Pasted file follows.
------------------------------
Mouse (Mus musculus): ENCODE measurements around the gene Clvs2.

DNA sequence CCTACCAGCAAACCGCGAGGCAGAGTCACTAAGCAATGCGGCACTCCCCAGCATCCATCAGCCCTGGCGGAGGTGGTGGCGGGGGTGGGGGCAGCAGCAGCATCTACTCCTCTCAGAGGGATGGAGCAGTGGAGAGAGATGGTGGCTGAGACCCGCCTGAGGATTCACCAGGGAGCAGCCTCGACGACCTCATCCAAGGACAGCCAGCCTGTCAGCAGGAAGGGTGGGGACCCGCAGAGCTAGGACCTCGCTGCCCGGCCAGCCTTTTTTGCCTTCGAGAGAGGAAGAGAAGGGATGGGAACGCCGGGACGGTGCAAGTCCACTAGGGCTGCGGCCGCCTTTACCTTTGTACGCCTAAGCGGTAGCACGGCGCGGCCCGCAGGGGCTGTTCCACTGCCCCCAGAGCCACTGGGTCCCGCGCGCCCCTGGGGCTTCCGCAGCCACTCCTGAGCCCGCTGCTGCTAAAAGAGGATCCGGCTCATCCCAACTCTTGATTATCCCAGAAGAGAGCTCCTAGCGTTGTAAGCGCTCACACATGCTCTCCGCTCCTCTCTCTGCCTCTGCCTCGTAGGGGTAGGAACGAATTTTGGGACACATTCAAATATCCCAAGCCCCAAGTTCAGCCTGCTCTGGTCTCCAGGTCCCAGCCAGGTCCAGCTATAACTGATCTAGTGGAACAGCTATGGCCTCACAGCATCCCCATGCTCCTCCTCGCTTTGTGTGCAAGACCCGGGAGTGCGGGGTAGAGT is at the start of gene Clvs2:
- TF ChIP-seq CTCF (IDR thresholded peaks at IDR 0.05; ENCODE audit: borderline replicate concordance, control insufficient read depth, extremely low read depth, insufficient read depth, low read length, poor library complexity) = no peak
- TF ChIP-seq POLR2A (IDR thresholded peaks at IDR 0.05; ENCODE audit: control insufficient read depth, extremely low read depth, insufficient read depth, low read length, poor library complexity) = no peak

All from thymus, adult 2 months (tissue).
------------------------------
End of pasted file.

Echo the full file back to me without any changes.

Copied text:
Mouse (Mus musculus): ENCODE measurements around the gene Clvs2.

DNA sequence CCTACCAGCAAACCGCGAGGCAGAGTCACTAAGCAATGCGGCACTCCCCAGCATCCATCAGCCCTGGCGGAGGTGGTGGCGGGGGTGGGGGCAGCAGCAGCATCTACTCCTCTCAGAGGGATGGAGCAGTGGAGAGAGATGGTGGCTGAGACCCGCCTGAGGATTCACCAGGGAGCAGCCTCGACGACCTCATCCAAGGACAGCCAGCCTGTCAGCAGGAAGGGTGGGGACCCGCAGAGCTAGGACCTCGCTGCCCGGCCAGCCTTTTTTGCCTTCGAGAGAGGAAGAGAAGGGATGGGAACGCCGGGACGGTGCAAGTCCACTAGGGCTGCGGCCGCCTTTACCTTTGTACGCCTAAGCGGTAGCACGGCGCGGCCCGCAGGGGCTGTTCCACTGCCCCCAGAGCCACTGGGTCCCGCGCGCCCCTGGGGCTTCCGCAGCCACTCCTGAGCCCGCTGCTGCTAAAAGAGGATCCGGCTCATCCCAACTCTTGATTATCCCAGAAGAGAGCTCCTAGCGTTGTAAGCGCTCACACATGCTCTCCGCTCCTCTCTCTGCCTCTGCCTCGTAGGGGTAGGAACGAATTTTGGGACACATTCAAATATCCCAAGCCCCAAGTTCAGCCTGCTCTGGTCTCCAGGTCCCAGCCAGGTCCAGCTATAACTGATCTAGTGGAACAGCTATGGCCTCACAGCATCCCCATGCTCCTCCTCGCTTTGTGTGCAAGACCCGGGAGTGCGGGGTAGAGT is at the start of gene Clvs2:
- TF ChIP-seq CTCF (IDR thresholded peaks at IDR 0.05; ENCODE audit: borderline replicate concordance, control insufficient read depth, extremely low read depth, insufficient read depth, low read length, poor library complexity) = no peak
- TF ChIP-seq POLR2A (IDR thresholded peaks at IDR 0.05; ENCODE audit: control insufficient read depth, extremely low read depth, insufficient read depth, low read length, poor library complexity) = no peak

All from thymus, adult 2 months (tissue).